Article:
Better stewardship of carbon resources
Look around you. You are surrounded by carbon, which is the primary element of our combustion fuels, like coal, fuel oil, gasoline, and natural gas. Much of the carbon you see around you was harvested from plants, trees, or animals to provide for some useful product that enhances the quality of our everyday lives. Unfortunately, many of these products will be buried in landfills as they reach the end of their usefulness to us; while others will be burned and transformed into air emissions and greenhouse gases. Meanwhile, we are drilling and mining deep below the Earth’s surface each day to extract long-ago buried carbon to fuel our homes, cars, and businesses. The practice of extracting this long-ago buried carbon in many cases places a great burden on water resources, and raises additional concerns on environmental impacts to the surrounding area.
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Cavanaugh believes that we all can become much better stewards of these carbon resources. We have millions of tons of accessible carbon right at our fingertips, and a majority of this carbon can be easily transformed into fuels and energy that reuses and recycles this natural resource rather that “disposing” of it through landfilling, air pollution, or injection below ground.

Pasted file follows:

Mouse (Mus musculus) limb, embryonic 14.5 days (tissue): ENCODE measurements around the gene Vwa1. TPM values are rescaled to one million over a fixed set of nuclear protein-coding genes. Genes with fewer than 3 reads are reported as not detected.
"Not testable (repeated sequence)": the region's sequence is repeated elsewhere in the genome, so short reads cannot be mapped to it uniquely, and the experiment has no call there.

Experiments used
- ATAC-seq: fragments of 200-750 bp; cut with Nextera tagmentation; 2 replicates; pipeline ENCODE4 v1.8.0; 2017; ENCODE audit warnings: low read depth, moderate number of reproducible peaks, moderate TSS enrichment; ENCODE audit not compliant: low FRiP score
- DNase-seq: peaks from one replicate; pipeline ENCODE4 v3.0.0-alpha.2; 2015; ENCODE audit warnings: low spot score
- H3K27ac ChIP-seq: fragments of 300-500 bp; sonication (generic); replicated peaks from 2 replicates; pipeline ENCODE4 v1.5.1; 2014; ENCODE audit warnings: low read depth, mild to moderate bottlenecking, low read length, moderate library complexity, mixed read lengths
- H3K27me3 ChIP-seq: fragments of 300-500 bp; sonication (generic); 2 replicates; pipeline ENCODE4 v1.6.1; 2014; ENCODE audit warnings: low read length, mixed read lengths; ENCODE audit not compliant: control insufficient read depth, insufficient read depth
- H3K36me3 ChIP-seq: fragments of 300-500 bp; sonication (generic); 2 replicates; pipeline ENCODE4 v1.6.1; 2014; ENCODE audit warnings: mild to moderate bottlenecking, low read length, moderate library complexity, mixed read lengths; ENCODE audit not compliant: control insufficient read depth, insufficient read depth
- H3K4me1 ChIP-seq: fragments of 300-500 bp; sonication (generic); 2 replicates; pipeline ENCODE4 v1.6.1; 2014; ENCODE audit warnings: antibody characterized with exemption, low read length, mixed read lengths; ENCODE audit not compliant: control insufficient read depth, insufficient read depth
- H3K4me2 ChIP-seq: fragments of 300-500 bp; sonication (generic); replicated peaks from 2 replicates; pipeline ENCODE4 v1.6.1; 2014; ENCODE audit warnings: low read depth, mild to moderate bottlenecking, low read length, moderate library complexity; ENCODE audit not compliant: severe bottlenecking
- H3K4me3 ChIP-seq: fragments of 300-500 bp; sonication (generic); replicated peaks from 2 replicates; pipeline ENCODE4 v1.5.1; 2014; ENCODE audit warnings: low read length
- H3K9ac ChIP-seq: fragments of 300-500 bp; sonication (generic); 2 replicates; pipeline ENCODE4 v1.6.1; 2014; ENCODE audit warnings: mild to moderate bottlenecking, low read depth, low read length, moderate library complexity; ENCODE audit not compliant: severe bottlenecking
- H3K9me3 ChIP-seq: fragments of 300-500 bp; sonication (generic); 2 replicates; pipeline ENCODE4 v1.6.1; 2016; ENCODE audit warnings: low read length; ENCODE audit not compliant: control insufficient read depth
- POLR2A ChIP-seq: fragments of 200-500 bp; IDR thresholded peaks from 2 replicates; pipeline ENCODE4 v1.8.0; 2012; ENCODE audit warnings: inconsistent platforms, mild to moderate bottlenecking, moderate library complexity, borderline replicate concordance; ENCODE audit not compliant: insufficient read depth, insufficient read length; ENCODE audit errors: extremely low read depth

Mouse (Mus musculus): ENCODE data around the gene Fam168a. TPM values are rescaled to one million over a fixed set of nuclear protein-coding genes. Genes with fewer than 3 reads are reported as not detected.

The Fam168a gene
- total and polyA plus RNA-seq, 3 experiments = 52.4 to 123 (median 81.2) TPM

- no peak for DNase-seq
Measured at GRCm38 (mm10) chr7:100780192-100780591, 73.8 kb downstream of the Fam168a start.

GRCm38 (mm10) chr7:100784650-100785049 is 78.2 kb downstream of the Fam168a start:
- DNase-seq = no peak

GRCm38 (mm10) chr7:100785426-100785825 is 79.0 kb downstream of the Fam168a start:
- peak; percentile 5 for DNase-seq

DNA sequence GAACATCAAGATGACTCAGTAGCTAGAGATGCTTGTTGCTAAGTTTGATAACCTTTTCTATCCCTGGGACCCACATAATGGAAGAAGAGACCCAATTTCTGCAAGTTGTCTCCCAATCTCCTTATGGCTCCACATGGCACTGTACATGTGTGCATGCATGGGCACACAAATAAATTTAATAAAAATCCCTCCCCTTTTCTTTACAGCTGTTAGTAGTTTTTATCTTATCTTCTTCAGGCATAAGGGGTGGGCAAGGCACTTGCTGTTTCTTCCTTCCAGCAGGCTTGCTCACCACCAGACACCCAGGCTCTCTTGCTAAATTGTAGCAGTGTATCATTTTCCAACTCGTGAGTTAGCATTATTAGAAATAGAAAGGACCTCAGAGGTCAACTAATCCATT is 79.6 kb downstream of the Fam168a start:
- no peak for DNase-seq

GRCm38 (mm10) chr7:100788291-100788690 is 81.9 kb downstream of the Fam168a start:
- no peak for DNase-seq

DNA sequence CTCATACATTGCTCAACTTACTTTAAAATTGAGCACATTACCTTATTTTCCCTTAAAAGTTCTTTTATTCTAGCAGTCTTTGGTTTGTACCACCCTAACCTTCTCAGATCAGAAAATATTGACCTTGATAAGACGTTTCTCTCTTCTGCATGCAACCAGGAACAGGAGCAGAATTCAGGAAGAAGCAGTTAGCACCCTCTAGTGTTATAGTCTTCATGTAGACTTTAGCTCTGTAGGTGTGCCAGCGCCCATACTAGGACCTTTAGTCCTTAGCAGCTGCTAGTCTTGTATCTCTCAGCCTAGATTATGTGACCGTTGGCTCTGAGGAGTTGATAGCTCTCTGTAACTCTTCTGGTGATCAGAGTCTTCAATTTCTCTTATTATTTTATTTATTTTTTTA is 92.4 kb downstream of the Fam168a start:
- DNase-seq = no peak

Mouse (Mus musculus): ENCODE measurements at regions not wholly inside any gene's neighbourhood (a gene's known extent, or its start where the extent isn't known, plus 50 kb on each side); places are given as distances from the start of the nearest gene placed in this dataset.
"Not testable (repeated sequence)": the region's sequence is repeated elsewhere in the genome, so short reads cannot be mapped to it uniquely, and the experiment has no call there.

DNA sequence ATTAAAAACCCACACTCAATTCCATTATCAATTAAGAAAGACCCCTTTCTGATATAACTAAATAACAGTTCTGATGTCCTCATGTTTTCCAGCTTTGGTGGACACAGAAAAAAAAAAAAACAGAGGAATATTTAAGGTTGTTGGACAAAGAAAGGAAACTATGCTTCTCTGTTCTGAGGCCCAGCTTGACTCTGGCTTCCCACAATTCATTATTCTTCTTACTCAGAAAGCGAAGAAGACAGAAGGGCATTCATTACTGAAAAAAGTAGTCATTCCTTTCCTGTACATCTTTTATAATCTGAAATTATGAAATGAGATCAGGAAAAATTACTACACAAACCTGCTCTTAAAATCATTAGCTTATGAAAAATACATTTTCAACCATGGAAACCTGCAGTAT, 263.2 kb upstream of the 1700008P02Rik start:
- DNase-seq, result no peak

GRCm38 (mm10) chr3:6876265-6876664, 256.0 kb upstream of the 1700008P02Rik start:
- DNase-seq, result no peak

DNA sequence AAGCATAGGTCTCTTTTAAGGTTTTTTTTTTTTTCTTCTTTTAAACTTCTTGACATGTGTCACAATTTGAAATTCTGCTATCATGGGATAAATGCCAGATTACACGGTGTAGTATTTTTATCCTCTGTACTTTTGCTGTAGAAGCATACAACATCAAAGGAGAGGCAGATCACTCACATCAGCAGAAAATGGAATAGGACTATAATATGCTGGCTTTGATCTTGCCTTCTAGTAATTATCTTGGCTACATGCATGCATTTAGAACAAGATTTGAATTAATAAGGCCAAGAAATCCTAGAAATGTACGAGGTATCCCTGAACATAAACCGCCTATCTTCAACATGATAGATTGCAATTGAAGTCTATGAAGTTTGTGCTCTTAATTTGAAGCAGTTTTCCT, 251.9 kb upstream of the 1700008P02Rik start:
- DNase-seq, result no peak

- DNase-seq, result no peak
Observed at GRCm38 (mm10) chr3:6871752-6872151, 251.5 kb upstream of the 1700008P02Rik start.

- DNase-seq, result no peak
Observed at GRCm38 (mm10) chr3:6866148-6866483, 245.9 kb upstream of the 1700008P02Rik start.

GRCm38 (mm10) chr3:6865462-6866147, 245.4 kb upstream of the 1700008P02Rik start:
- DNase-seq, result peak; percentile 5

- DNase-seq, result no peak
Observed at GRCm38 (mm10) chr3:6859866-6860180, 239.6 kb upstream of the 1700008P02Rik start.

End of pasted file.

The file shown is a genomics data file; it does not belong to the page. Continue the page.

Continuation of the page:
For example, there are over 16,000 permitted municipal wastewater treatment plants in the United States; and about 10% already utilize anaerobic digestion as a part of their treatment processes. Anaerobic digestion is one method of harvesting the carbon from wastes for beneficial use. In this process, bacteria consume the organic carbon and produce methane gas, or biogas. Methane is the primary energy gas we call “natural gas,” and mine for across our globe.
While the stores of fossil fuels, including crude oil and natural gas, are quite large, they are finite. Exploiting the natural stores of these fossil fuels results in negative impacts to our environment, some of which are perceived to be quite substantial. However, converting materials we currently deem to be “wastes” into alternate energy reduces our overall environmental footprint. Converting wastes to energy is infinitely renewable, for as long as we inhabit the Earth.
Cavanaugh aids waste generators, waste managers, and waste processors in determining the optimal means of harvesting the energy value from their organic wastes. Whether municipal wastes, industrial wastes, or agricultural wastes – the opportunity to reduce societal and environmental impacts while improving the bottom line abounds.